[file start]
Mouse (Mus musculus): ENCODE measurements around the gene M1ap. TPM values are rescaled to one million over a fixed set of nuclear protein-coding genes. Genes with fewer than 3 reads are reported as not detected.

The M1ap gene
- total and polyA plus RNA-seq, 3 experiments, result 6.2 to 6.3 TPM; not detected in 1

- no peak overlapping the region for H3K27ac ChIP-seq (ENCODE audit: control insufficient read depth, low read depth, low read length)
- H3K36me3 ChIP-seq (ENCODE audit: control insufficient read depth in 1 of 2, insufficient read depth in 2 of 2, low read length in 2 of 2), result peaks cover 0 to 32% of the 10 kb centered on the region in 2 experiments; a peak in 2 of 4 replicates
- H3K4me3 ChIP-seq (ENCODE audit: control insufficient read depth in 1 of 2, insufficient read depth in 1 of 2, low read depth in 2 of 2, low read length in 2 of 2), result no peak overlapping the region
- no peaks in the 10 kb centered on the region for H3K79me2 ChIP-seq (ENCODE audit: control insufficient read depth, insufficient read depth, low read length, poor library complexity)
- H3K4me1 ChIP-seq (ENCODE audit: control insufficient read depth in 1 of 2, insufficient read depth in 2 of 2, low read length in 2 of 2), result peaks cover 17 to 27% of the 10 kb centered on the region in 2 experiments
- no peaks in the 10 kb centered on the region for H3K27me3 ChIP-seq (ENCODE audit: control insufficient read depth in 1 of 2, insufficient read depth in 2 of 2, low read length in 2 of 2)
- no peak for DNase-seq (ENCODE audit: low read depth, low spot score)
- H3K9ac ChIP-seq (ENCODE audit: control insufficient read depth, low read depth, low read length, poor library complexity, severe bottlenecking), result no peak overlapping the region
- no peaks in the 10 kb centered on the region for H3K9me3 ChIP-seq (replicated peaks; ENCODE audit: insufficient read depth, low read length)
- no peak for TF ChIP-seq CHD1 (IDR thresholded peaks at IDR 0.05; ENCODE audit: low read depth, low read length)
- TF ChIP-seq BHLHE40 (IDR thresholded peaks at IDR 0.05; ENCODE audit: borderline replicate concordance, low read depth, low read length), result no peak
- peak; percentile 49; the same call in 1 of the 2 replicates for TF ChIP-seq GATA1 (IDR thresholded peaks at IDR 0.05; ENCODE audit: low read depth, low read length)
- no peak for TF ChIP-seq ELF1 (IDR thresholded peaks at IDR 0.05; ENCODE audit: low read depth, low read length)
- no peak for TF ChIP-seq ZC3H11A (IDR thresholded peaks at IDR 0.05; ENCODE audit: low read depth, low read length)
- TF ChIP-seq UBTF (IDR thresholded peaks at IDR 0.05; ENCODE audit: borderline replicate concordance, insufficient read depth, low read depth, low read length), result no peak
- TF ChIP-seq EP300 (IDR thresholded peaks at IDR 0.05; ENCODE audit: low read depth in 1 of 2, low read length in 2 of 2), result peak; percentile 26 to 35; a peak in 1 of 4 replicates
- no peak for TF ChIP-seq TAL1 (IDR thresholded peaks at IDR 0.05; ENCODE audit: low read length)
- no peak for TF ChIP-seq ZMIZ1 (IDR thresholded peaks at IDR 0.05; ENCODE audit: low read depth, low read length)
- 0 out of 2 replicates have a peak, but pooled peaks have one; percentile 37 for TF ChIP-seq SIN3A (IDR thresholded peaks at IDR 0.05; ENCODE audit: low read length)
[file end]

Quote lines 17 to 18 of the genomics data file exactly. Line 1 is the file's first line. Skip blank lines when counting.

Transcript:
- no peak for TF ChIP-seq ZC3H11A (IDR thresholded peaks at IDR 0.05; ENCODE audit: low read depth, low read length)
- TF ChIP-seq UBTF (IDR thresholded peaks at IDR 0.05; ENCODE audit: borderline replicate concordance, insufficient read depth, low read depth, low read length), result no peak